Adoption and hope
A Christian Science perspective.
My heart goes out to children who have no families, particularly in troubled parts of the world, and to prospective adoptive families who have had their hopes and dreams for family put on hold.
Given my husband’s and my desire to be parents, I’ve found some helpful insight and encouragement in the Bible. A psalm says, “God setteth the solitary in families.” This is not only a promise but a divine law. God, divine Love, is always at hand to set or establish our thought in the right sense of family – whether or not a parent is physically there. It’s the birthright of each child to know and feel the presence of our Father-Mother God. This divine Love cuts through any sense of grief, loneliness, or abandonment. This true Father and Mother is right now protecting, guiding, guarding, and supplying every need, including a tender presence of family.
This can’t be hindered by government, bureaucracy, disorganization, or corruption. Likewise, nothing can interfere with adoptive families taking the steps that are right for them. Mary Baker Eddy, who discovered Christian Science, wrote, “neither red tape nor indignity hindered the divine process” (“Unity of Good,”
p. 11). Nothing can obstruct, check, prolong, or oppose God’s purpose for each family. For in reality, it is complete right now.
Many of these ideas were helpful while my husband and I waited to adopt our second child. At one point, after waiting one year, a sweet 2-year-old boy was placed with us as foster-to-adopt parents. The social worker seemed hopeful he would be available for adoption. The previous adoption of our son, Chris, had gone so smoothly, and we were overjoyed to have this child who fit in so well with our family.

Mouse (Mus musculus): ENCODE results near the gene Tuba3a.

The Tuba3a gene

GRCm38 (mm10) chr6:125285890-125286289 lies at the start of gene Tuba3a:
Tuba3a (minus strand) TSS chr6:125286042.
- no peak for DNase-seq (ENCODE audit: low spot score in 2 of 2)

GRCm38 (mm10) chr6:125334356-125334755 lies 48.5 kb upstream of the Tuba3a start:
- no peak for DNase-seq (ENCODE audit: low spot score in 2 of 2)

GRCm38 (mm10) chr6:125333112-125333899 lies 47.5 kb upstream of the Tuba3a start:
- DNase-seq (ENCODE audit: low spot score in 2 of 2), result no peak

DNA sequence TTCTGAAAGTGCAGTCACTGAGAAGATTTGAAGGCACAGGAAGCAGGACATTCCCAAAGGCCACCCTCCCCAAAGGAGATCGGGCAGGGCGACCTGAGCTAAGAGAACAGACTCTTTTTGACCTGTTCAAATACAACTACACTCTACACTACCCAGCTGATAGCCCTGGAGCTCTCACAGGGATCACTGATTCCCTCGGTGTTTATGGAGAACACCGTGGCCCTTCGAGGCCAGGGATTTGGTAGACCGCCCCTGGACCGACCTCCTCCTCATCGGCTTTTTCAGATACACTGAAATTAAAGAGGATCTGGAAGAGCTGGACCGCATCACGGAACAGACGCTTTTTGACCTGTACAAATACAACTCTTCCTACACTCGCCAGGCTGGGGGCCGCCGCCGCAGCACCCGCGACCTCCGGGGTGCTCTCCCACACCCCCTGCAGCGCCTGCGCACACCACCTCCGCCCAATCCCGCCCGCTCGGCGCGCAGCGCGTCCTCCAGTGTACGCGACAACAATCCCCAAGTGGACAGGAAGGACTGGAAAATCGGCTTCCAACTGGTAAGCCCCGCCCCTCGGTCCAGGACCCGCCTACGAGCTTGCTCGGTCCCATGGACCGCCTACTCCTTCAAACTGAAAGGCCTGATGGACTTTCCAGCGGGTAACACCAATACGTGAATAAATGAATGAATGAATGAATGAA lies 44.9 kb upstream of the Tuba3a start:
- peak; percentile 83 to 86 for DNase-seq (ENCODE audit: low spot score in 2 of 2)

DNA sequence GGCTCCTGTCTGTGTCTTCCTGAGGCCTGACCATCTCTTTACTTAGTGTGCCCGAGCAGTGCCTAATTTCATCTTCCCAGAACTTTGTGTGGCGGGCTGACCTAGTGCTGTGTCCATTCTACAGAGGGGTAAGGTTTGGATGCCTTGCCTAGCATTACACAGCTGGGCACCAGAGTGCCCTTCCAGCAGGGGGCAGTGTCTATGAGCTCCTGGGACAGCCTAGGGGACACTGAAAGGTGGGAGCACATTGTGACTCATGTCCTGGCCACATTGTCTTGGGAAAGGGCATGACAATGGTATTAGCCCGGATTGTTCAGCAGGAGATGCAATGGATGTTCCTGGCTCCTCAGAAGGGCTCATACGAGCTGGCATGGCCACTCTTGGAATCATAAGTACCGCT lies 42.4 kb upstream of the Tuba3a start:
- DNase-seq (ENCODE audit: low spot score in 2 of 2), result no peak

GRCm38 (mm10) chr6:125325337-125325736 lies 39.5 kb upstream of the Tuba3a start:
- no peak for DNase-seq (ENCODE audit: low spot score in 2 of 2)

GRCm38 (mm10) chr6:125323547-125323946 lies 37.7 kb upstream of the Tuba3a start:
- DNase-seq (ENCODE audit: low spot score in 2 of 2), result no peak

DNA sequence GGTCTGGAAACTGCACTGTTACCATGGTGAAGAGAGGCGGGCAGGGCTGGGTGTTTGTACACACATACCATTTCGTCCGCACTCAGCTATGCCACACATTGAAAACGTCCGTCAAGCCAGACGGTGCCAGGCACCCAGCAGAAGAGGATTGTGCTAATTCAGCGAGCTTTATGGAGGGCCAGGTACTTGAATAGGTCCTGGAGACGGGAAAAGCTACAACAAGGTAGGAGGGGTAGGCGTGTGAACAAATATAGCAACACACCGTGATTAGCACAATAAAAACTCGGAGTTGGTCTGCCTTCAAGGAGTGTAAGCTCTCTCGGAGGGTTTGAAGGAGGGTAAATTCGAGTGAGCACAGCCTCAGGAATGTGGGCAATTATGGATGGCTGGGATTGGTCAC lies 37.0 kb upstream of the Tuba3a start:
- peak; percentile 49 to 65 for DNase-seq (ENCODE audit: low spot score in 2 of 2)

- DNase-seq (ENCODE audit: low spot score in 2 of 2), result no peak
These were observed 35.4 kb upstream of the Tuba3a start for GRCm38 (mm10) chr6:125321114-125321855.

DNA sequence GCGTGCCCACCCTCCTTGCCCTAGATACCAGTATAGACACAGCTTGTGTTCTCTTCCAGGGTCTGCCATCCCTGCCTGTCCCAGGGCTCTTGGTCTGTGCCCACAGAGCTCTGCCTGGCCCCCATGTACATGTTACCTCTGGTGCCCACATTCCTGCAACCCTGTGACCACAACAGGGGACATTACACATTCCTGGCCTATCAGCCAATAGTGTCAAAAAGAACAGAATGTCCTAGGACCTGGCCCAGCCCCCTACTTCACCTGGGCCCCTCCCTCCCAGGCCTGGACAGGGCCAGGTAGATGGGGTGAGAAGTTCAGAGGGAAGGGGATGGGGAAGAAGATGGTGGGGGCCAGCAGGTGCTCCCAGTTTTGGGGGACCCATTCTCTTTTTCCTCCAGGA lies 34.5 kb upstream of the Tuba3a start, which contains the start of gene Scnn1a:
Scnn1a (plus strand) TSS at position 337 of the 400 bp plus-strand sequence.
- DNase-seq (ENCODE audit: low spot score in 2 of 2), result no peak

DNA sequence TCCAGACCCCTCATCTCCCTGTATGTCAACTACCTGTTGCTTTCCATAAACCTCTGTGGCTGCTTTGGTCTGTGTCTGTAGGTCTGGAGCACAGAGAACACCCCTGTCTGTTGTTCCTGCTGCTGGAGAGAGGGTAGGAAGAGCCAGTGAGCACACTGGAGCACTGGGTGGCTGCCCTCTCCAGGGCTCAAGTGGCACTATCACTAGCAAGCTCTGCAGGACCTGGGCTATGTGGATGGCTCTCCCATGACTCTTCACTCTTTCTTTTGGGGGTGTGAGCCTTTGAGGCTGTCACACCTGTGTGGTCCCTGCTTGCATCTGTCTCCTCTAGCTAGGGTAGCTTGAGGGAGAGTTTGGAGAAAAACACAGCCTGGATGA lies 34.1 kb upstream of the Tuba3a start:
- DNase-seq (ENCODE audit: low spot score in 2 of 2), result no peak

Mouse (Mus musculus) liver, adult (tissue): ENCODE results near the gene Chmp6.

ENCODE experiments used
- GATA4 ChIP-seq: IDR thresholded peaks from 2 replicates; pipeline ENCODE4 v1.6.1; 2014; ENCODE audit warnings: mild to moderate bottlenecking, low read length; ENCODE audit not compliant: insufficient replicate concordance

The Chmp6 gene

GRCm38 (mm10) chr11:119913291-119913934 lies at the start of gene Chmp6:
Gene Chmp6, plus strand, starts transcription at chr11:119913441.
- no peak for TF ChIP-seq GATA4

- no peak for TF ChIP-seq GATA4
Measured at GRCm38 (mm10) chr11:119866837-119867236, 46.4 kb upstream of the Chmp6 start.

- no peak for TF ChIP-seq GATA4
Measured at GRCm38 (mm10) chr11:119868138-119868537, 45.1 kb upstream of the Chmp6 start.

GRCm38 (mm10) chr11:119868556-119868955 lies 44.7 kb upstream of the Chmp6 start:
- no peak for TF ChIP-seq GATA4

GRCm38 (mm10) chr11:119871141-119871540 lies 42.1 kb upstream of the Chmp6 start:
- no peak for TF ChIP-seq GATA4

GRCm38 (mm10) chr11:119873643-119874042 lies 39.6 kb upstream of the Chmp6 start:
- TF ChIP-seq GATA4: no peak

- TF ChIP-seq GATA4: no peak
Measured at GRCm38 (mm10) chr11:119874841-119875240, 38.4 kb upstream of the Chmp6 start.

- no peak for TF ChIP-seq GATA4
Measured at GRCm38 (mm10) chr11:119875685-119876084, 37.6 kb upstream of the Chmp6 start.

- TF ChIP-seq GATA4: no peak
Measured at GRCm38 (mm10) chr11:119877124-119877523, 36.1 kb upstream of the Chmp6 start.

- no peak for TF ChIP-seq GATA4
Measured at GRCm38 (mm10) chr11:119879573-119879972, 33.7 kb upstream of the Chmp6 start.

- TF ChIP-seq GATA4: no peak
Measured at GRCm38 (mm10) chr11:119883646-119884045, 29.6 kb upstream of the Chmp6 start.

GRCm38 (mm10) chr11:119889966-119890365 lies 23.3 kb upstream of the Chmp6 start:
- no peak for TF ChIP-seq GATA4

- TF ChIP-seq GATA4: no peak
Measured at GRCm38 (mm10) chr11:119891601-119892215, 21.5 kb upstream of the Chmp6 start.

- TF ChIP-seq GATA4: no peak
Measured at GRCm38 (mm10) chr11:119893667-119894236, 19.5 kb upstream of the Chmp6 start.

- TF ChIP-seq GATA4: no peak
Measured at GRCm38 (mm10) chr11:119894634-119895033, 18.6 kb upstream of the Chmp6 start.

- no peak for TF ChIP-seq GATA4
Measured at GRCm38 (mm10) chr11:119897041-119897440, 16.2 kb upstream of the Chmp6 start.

This was short-lived when, after only a few weeks, he was taken from us and was rejoined with his birth family. Feelings of grief, anger, and frustration tried to overwhelm me. But then a Bible story about a man called Isaac rekindled my hope.
The book of Genesis records that Isaac was successful in finding water after reopening his father’s well, which had been plugged up. But jealous neighbors forced him to abandon it along with two other wells.
At the fourth well, instead of fearing he’d again be told to leave, he prayed, “For now the Lord hath made room for us, and we shall be fruitful in the land,” and God blessed him. Subsequently, three of his adversaries visited him. They acknowledged that God must be with him, and they came to a peace agreement.
Throughout the experience, Isaac conducted himself with grace. I believe this grace came from his faith in God. It enabled him to patiently move on to the next well. By the time he dug the fourth well, however, the biblical account indicates to me that he was convinced that no matter what happened, God was with him and he couldn’t be separated from where he needed to be. This realization not only blessed him but brought peace with his neighbors.
Isaac’s example reminded me that God had already made our family complete. If it was right for us to have another child, nothing could interfere with it. Since God was the source of all good, I could let go of the loss and look forward to the wonderful way God would bless our family, which was already complete and not waiting for another child to make it so.
Likewise, I could trust that the little boy we had fostered could never be separated from a loving sense of family either. One way or another, God would meet our need perfectly, just as He had done when we’d adopted Chris. This brought a sweet sense of hope and expectancy of good.
Over the next year, we fostered some children transitioning between families, and learned some good parenting lessons. Just at the point we were ready to try some other adoption avenues, we got a call about a 1-month-old little girl. She arrived late that night and has been with us ever since. Her adoption was finalized last year. Our daughter is a wonderful addition to our family, and we have been greatly blessed to have her.
God does indeed set the solitary in families. No one is left out of our Father-Mother’s plan. God’s love is big enough to care for each child.